KATHMANDU, Nepal – Nepal is improving weather forecasting systems, stepping up security and promises swift rescues if needed during the upcoming climbing season on Everest in attempt to recover from the worst mountaineering disaster on the world’s highest peak last year.
Fees for individual climbers will also be cut to attract climbers back.
The chief of Nepal’s Mountaineering Department Puspa Raj Katuwal said Monday that the government will ensure that conditions will be safer for both international climbers and Nepalese guides, and that a camp with officials will be deployed at the base camp for the three-month climbing that begins in March.
An avalanche near the base camp last April killed 16 local guides and prompted climbers to abandon the 2014 climbing season.
“We are working on plans to improve the conditions on the mountain this year. We are setting up a full-time office tent at the base camp which will have our officials throughout the climbing season,” Katuwal said.
That would allow the officials to quickly respond to any problem on the 8,850-meter (29,035-foot) mountain. They would also provide security, settle disputes among climbers and monitor the activities of the hundreds of climbers and guides at the base camp.
Nepalese government has been repeatedly criticized for not having a presence at the base camp and doing too little despite earning millions in permit fees.
The country’s national weather service will provide forecasts for Everest for the officials to release at the base camp. The officials will also monitor the amount of garbage taken by climbers down the mountain. Left-behind garbage has become a problem in recent years.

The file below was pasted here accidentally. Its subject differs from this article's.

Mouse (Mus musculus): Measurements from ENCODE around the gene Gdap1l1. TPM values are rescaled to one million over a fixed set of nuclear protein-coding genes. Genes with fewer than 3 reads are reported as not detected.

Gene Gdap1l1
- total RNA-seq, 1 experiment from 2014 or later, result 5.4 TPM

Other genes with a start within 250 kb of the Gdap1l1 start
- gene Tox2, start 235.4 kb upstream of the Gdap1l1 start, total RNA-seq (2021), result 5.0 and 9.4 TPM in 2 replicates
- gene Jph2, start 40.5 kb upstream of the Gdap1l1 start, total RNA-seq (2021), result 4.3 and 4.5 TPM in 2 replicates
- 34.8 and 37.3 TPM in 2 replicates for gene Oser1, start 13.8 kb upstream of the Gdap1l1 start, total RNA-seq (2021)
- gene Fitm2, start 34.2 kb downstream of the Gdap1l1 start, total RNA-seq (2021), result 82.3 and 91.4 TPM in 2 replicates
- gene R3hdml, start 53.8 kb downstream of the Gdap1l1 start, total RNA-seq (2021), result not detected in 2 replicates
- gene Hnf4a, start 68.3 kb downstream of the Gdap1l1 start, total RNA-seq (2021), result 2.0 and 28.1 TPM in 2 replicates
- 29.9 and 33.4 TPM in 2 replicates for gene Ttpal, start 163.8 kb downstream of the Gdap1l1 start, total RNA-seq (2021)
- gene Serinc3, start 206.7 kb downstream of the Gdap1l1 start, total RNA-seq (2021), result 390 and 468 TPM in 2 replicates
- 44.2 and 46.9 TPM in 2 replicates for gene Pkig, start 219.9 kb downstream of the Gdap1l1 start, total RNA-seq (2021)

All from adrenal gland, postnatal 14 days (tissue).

Katuwal said he was confident that climbers would return to Everest, especially because of the slashed permit fees, which will cost $11,000 per climber this year for permission to climb Everest, down from $25,000.
The moves come after one of the major expedition company announced that it was ceasing operations on the southern side of the peak in Nepal and shifting to the northern face in China.
Adrian Ballinger of California-based Alpenglow Expeditions said their decision was based on concerns and fear of the dangers on the treacherous Khumbu Icefall section of the climb, where an avalanche hit the Sherpa guides last year.
“The risk has become truly too great,” Ballinger said in a telephone interview.
He said there were too many people on the mountain without climbing experience and that Nepal should have regulations requiring climbers to have high-altitude experience before being issued a climbing permit.
The load carried by the porters and guides should also be drastically reduced.
“There is no need for dining tables or heaters at Camp 2,” he said adding there should a highly funded and trained rescue team at the base camp to respond when needed.
More than 4,000 climbers have scaled Everest but hundreds have died attempting to climb it.